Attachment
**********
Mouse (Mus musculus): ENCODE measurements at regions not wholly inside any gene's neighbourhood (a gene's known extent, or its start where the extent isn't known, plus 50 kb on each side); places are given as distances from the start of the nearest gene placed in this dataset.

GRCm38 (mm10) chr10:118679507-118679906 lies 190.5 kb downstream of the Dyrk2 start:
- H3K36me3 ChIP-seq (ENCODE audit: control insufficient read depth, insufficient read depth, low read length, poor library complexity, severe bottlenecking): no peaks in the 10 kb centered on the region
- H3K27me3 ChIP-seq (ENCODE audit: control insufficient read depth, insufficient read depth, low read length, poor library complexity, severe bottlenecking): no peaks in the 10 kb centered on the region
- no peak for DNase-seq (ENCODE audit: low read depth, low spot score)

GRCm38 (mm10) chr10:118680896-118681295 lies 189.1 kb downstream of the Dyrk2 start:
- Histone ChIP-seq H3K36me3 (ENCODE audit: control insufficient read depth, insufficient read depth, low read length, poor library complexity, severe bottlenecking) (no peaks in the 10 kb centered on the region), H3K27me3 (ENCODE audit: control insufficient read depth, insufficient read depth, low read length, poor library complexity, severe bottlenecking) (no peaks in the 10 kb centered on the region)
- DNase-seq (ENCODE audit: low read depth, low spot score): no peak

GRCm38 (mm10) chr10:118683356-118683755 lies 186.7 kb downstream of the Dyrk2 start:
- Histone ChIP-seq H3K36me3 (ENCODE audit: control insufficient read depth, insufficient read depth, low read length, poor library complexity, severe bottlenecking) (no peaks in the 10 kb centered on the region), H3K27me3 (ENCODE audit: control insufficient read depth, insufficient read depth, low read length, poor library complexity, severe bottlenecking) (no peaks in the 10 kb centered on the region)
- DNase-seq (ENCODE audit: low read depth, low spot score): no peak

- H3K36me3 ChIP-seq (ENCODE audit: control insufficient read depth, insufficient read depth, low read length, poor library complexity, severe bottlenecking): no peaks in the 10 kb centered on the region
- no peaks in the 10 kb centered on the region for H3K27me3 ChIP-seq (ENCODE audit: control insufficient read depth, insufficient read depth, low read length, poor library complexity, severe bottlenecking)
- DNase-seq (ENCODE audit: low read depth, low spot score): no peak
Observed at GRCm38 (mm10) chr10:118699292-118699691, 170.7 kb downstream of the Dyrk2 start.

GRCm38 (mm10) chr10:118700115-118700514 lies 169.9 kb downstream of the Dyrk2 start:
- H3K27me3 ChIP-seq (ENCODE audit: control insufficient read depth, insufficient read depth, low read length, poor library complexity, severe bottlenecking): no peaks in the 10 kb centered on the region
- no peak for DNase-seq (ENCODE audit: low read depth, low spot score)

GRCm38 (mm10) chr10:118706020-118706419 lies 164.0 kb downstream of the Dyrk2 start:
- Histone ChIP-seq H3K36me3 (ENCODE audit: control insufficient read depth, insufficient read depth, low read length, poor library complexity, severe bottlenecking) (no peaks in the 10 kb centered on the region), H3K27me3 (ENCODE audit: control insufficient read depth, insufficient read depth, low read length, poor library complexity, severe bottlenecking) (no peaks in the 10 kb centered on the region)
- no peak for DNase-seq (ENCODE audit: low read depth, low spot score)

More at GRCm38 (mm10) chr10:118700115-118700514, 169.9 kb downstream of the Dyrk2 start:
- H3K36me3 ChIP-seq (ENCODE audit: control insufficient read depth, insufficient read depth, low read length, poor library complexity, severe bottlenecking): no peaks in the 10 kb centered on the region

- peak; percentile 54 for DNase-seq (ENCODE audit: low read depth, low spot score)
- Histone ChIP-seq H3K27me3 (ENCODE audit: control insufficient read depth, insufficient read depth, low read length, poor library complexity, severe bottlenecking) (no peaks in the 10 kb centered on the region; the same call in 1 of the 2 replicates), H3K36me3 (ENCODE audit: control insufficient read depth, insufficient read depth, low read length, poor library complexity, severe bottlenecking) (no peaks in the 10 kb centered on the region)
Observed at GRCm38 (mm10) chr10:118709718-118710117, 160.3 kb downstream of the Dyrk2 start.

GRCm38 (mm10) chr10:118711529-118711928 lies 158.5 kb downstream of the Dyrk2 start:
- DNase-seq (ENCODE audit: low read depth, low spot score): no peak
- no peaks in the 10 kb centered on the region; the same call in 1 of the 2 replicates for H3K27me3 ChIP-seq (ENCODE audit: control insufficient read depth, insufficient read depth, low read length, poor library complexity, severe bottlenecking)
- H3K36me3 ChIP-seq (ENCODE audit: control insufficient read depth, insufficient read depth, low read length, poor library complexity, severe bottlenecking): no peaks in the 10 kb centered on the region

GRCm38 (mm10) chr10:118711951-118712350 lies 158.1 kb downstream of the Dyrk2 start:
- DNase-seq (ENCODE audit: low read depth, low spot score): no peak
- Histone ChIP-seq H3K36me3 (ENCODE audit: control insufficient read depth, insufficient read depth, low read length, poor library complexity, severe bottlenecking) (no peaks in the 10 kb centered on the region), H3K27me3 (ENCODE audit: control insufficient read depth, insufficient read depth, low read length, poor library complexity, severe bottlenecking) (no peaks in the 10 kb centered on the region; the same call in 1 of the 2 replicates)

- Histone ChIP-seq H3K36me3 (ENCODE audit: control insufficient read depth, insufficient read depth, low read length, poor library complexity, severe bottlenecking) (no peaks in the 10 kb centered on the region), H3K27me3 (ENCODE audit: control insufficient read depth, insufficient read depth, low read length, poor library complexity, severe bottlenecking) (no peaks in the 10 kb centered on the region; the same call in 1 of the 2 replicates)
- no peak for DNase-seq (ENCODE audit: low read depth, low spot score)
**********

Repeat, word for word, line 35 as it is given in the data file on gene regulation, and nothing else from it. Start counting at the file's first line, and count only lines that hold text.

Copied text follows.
- no peak for DNase-seq (ENCODE audit: low read depth, low spot score)